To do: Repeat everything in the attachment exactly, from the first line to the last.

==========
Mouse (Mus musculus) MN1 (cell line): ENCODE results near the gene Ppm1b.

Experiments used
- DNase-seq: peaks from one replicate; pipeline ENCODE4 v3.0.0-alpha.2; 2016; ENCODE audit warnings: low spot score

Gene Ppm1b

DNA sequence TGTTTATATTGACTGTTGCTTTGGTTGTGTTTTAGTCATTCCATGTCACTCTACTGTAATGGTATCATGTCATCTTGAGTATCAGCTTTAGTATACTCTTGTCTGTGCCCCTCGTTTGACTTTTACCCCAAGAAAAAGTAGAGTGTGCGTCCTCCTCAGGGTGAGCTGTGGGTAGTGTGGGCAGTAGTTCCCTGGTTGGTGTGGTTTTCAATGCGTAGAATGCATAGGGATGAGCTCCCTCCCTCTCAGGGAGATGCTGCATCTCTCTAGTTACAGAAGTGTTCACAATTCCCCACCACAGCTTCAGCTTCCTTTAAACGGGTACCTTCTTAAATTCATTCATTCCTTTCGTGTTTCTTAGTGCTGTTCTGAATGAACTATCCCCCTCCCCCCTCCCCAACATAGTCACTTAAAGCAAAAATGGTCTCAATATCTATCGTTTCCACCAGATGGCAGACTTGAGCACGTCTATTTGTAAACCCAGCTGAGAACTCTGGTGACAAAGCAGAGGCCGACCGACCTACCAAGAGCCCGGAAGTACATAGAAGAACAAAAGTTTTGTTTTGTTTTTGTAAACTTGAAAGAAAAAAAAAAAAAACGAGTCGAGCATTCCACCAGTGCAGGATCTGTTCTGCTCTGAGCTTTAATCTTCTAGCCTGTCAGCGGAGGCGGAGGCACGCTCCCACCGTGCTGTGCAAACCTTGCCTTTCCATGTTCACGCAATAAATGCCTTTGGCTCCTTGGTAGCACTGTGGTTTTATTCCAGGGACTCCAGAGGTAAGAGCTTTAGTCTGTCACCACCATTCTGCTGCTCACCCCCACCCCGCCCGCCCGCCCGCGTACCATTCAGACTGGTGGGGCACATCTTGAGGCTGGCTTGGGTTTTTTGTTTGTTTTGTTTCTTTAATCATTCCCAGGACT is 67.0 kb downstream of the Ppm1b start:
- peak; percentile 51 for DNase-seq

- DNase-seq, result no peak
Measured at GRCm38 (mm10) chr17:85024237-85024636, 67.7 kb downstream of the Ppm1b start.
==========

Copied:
Mouse (Mus musculus) MN1 (cell line): ENCODE results near the gene Ppm1b.

Experiments used
- DNase-seq: peaks from one replicate; pipeline ENCODE4 v3.0.0-alpha.2; 2016; ENCODE audit warnings: low spot score

Gene Ppm1b

DNA sequence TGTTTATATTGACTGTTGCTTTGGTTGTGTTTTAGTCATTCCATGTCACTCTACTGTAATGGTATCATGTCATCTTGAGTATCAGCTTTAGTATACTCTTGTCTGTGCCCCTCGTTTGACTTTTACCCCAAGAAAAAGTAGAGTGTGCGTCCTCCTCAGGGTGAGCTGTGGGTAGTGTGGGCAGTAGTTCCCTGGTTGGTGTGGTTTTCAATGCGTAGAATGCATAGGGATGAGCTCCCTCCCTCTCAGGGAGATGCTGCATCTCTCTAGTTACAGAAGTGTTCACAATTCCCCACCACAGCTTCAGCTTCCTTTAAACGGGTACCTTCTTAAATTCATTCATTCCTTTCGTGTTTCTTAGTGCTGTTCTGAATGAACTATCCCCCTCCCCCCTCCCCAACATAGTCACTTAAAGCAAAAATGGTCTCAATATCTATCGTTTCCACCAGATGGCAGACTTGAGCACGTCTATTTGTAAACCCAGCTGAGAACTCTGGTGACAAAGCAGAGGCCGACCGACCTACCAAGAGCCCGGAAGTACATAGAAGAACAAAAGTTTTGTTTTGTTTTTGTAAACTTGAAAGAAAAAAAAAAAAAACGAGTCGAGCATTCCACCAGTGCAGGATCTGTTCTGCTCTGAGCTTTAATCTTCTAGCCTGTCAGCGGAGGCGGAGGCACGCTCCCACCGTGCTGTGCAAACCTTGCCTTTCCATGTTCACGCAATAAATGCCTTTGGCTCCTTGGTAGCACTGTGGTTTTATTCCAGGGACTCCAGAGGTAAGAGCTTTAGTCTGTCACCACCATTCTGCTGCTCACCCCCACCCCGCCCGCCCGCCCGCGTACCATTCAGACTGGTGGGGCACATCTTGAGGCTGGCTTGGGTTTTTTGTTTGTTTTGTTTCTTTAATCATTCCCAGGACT is 67.0 kb downstream of the Ppm1b start:
- peak; percentile 51 for DNase-seq

- DNase-seq, result no peak
Measured at GRCm38 (mm10) chr17:85024237-85024636, 67.7 kb downstream of the Ppm1b start.